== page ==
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  1. #1

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    Best format for street shooting

    I've always thought that your pictures had to be tack sharp and able to be blown up to 16X20 without much quality loss. But without using medium to large format can you achieve acceptable results.

  2. #2

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    Go see the Robert Frank exhibit at the National Gallery of Art to see beautiful 16x20s from 35 mm frames on a basic Leica rangefinder.

    But no, Ralph Eugene Meatyard showed us nothing needs to be 'tack sharp' to be good. I've always achieved the results needed regardless of formats because one needs to use the correct tools for each unique photographic situation. If you are going to cover the D-Day invasion, you don't shoot with an 8x10 field camera. A quality medium format camera can't give you lens movements of a high end studio view camera.

    So what do you mean by quality loss? James Nachtwey's body of work shot on 35 mm needs the graininess when printed large to convey the image's emotion. Ansel Adams work needs the seamlessness to convey his image's emotion.
    When I grow up, I want to be a photographer.

    http://www.walterpcalahan.com/Photography/index.html

  3. #3
    Allan Swindles's Avatar
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    I always took my best street shots with my Rollei 3.5F, many of which were taken with the camera facing left or right, whilst I was facing straight ahead and appearing to be taking photographs of something else. My favourite street pictures were taken by Henri Cartier-Bresson. He used a Leica with a handkerchief wrapped around it for many of his photographs!
    I'm into painting with light - NOT painting by numbers!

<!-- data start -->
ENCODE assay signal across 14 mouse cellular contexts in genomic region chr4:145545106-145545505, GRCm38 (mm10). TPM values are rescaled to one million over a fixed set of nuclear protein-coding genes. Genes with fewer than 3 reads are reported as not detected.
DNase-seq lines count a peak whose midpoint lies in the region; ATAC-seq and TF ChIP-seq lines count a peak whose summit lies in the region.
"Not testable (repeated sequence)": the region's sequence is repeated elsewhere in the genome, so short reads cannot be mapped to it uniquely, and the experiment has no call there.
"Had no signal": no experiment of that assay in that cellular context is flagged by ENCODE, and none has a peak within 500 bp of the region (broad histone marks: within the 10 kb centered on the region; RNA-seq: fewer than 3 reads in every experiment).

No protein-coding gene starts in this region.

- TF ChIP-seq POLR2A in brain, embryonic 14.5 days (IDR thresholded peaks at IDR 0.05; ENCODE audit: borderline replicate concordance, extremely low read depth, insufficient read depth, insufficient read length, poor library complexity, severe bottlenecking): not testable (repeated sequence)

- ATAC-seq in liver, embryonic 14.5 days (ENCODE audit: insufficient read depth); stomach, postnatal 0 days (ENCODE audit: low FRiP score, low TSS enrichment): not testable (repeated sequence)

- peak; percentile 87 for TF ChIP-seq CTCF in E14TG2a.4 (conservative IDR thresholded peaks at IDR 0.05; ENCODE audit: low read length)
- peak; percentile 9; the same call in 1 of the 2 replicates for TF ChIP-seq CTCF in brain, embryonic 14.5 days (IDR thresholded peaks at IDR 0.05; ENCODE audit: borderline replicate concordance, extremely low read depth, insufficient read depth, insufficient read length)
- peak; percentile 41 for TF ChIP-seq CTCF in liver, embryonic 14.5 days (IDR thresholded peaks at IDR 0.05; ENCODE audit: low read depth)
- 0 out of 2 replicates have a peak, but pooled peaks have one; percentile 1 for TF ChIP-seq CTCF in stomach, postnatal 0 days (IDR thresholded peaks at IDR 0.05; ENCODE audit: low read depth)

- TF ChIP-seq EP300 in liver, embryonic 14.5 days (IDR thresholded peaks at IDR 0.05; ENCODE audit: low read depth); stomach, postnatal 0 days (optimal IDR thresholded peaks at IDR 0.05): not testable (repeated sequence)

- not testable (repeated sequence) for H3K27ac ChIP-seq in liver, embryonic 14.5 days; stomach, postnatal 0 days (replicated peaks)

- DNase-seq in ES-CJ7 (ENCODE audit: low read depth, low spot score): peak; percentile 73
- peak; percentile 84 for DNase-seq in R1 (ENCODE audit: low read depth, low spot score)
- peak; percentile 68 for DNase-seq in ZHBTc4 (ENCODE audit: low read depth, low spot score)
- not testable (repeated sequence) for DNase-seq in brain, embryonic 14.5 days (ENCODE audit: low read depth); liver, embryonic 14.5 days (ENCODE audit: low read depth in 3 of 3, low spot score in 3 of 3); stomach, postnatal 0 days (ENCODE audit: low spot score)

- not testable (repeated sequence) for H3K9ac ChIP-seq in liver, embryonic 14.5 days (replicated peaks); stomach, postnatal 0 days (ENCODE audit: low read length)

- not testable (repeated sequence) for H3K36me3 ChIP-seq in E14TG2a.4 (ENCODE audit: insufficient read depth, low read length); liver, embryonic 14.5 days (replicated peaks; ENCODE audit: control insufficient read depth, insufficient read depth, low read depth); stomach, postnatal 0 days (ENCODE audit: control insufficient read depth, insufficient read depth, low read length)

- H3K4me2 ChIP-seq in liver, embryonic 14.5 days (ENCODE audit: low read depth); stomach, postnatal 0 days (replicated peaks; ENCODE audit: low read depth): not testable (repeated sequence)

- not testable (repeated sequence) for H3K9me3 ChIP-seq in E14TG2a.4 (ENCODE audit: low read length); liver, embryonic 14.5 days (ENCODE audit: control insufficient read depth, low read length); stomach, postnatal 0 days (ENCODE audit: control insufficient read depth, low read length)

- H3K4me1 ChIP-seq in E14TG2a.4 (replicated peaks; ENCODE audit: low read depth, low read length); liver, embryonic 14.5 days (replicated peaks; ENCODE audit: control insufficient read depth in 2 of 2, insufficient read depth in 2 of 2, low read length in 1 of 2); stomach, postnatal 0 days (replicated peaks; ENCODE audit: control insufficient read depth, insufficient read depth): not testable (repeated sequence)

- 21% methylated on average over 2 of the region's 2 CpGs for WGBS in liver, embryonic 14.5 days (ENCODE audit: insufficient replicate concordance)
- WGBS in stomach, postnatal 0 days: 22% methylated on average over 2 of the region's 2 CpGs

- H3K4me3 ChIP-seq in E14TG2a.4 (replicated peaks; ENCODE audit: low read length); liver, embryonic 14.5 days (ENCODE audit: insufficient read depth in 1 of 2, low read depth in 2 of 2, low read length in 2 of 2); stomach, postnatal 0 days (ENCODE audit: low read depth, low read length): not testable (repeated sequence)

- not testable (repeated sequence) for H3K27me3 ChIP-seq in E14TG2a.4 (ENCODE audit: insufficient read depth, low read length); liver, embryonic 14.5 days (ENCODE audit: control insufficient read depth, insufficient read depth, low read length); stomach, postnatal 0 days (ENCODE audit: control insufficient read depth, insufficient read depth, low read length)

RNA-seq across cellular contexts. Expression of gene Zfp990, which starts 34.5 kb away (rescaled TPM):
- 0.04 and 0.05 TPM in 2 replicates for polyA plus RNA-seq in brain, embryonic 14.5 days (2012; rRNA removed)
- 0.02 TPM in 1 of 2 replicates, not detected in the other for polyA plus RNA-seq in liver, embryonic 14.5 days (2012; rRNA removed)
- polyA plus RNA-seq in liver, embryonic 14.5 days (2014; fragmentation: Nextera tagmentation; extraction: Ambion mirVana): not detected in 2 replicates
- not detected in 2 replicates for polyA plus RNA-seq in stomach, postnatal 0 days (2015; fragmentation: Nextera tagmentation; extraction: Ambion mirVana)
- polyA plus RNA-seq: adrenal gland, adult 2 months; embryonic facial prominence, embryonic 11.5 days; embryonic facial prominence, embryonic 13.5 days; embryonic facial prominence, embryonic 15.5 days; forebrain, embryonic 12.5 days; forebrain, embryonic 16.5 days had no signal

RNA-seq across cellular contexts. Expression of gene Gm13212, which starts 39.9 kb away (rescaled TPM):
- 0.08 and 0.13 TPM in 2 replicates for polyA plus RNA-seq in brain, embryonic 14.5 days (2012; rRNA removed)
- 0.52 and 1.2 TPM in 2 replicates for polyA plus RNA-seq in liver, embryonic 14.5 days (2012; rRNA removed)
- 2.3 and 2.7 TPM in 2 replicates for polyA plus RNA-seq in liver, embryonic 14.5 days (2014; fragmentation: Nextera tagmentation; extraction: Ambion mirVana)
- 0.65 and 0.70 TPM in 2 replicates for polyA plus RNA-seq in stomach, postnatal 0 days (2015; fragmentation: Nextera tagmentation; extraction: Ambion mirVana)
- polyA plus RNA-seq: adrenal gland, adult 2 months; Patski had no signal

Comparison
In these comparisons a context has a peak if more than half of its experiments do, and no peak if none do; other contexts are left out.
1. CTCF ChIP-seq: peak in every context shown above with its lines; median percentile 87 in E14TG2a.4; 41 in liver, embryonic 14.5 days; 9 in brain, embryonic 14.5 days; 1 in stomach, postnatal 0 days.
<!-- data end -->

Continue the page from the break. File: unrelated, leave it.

4. #4
    Mark Fisher's Avatar
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    35 mm can be sharp at a reasonable viewing distance at 16x20. Grain free...no. Can you do it with a consumer zoom lens...probably not. At 16x20 and 35mm you need to use the best lenses (enlarging and taking) and the best technique if you want a reasonably sharp result.
    The question I ask is whether it is really necessary for all the reasons mentioned above. I have always questioned the need to print large anyway. An artist friend of mine told me about a saying in art school. If you can't make it good, make it red. If you can't make it red, make it big. I think there is a bit of that in the photography world too.

  5. #5
    Simplicius's Avatar
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    From my limited experience, I'd have to say 35mm is the only way to go. I have tried TLR, 6x6 and 6x9 Folders. the 35mm wins hands down just for sheer speed and ease of pre-focussing (I know you can do that with all ther others too, just find it easier with a nikkor). I tend to use a 50mm Prime or 24mm depending on situation, my best and most consistent results come with a 50mm, especially protests and up close.
    As for enlarging, I have taken FP4, HP5 , Neopan 100 and 400 up to 16x20 and grain hasn't taken from the subject,

    Neopan 100 in Rodinal Special 1:30 -- non existant grain- sweet.

    my next experiment in Street is going to try and see how I get on with 50ASA film -- which given our dull climate is a big step up from my usual 400 asa, which is the standard for the dull Irish climate.